TK: So I’m guessing this is one of many interviews you’ve done?
SG: [laughs] I’ve done ton of interviews.
TK: You’ve spent a ton of time on the road these past few years—traveling all over the world, and sharing stages with big names like Wilco and members of Sonic Youth. How do you think all of these experiences have shaped your performing? What have you learned?
SG: I think playing with bigger bands is helpful because I can see how people operate on a bigger level. Getting to play larger and larger shows is exciting, but it’s also really intimidating playing bigger stages and to bigger crowds. It might seem like it’s easy to just go up there and do it, but it takes work to figure out even the little things, like how to set up your gear, et cetera.
The guys in Wilco were so helpful and friendly, and it was so cool getting to watch them do what they do every night—plus just getting to hang out with them, and pick their brains about performing, and gear, and being able to see how they work. They were all so willing to offer us advice. Getting to know those guys was a crazy opportunity for us on that tour.
TK: Being on the road for so long did you ever get burnt out?
SG: We had those moments for sure—but overall, the guys in the band all get along really well, and I love traveling, so I feel like I can never complain because I would sound like a brat. I could never be someone who is like, “Oh, I’m in Spain, and I’m tired.”I’m always just so psyched and grateful to be there and to have people listen to my music. I really love playing live every day, so it’s a routine I love getting into. I think it can be easy to burn out if you go hard all the time—the key is maintaining a balance: making sure you get enough sleep, and exercise, and not freaking out. There will always be difficult moments, but that’s part of the job. And at the end of the day, everyone is trying to work together.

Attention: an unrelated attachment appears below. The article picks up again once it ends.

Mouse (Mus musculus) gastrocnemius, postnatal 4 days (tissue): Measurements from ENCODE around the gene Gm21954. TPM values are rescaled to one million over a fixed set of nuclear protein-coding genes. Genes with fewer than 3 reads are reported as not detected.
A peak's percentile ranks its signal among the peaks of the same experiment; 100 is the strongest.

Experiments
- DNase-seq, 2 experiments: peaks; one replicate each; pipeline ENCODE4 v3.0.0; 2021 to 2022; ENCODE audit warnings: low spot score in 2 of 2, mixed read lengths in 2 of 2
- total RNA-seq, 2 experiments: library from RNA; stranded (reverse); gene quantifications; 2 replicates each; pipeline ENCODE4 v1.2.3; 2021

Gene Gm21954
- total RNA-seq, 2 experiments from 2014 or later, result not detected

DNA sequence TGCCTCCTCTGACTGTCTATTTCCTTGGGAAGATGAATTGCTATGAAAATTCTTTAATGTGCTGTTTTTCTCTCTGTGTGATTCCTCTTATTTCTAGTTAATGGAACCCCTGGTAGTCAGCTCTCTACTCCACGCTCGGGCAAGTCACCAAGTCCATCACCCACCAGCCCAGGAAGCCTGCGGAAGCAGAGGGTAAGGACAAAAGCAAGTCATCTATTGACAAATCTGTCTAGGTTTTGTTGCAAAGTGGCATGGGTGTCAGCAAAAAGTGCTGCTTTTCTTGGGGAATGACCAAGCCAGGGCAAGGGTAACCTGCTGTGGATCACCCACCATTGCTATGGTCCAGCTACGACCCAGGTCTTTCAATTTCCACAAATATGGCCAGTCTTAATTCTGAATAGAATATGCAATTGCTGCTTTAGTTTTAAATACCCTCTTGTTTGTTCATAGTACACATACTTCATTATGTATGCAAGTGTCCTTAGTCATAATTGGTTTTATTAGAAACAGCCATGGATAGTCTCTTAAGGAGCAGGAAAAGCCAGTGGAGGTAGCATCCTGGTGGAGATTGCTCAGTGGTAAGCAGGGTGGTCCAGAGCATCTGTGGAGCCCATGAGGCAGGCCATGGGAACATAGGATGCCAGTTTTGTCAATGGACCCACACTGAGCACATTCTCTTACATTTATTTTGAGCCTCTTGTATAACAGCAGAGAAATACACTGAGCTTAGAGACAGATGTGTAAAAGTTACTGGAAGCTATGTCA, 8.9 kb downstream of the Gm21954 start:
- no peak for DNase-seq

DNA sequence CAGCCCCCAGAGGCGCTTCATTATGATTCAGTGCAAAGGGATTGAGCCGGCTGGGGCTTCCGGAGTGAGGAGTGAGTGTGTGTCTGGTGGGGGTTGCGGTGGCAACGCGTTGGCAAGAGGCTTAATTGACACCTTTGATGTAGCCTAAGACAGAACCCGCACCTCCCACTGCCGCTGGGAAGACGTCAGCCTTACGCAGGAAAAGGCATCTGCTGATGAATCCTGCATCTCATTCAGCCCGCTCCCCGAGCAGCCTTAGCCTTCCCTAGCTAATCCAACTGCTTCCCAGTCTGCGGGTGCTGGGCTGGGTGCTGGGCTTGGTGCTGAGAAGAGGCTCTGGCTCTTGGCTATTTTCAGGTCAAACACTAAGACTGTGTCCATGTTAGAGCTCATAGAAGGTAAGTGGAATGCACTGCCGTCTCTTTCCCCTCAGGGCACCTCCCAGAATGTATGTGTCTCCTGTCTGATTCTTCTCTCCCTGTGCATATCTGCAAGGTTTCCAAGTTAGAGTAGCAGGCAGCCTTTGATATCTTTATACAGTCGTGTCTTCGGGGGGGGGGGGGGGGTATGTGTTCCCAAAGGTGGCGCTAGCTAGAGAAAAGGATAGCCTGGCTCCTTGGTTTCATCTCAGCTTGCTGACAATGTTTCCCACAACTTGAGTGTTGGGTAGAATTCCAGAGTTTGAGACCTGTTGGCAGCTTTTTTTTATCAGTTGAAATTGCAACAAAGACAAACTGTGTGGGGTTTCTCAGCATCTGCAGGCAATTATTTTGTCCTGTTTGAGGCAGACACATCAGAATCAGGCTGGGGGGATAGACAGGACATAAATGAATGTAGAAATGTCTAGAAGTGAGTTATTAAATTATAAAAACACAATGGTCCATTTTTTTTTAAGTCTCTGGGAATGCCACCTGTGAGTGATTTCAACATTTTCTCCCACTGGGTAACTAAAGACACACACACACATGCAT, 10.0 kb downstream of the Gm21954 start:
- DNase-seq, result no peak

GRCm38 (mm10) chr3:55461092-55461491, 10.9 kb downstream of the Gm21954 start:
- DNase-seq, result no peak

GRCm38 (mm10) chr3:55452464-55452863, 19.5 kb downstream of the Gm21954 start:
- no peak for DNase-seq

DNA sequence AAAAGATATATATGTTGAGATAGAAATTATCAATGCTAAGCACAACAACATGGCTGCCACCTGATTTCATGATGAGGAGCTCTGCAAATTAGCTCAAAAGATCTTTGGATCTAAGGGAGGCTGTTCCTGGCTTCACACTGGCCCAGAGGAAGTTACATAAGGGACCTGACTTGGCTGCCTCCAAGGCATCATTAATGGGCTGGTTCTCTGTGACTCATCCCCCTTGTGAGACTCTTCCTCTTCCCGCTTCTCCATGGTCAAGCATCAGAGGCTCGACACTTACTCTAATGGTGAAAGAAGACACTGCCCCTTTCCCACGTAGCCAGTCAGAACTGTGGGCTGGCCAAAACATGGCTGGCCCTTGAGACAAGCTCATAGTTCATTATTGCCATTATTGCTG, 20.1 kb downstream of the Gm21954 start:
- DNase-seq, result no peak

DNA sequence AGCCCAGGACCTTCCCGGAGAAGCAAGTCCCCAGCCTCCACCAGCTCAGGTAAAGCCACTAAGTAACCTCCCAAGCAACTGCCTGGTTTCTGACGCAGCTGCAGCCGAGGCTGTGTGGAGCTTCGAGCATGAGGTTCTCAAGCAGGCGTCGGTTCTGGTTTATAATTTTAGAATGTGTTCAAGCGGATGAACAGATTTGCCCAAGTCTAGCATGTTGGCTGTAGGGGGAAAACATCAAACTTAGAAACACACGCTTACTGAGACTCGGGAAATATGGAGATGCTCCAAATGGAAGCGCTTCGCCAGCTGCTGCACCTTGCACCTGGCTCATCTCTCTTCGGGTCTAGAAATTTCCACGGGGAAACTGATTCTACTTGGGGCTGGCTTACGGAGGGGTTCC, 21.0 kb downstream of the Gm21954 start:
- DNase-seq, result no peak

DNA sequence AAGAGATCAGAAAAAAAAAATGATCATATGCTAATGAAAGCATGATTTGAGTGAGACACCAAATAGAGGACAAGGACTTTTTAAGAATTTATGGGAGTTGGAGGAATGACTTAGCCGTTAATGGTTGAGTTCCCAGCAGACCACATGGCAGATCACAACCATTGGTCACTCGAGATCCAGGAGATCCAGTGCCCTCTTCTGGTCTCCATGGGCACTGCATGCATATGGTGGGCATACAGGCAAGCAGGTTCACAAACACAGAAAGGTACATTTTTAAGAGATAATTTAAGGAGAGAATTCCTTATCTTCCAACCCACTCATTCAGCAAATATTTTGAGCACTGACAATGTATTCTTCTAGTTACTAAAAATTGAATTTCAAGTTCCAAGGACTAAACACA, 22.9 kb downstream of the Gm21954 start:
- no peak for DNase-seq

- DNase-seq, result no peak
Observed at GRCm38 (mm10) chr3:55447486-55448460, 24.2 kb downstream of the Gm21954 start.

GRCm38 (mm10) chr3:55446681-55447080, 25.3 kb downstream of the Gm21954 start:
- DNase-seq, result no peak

TK: You used to play in Kurt Vile’s band, and have also toured with him. What is your favorite Kurt Vile memory?
SG: That’s a tough question, because I have lots of amazing memories of Kurt. I was always so impressed with him. One of my favorite memories though—hmm, let’s see. It was crazy because the first show I played with him [when we toured together] he was ending the show with a solo set, which I thought was such a bold and powerful thing to do; just coming out by himself at the end of a rock show. It just goes to show how good he is, holding a huge room of thousands captive with just an acoustic guitar. Being with him and seeing him do that was inspiring.
TK: It sounds like it! So let’s talk Philly a little more. When you visit Philly, where is your go-to spot for a beer or something to eat?
SG: Paesano’s on Girard Avenue is good stuff. I’m a vegetarian so I usually get their eggplant sandwich. My cousin also owns a restaurant in Philly, Jose Pistola’s, which is Spanish for “Joe Gunn,” which is his name. So I’ll probably be hanging out with him before my show on Saturday, eating some good food, then going to Union Transfer. I also always go to Wawa—I was addicted to it growing up and I love it still.
TK: So being a New Yorker now, I have to ask: do you still say hoagie?
SG: Of course! I’ll never stop saying hoagie.
TK: So I was looking at your tour schedule and it looks like you finally get a few weeks off in August. What are your plans for when you’re not on the road?
SG: I think I will probably just take it easy; maybe do some traveling without equipment which is something I’ve been looking forward to. I’m really into state parks in the U.S.—they are such incredible treasures of this country. I heard Yellowstone was just evacuated due to a volcano erupting, but there are a few others I want to visit.
TK: When you visit the parks, do you camp?
SG: I camp.
TK: Are you a tent guy or a trailer guy?
SG: I’m a tent guy—perhaps a tent guy who has a car close by. Car camping is sorta the suburban dream.
TK: Anything else you’d like to add?
SG: Just that I’m really looking forward to show. It will be good to be back in Philly and to see everyone.
TK: We can’t wait to see you!
Steve Gunn plays Union Transfer on Saturday, July 9th; tickets and more information on the show can be found at the XPN Concert Calendar.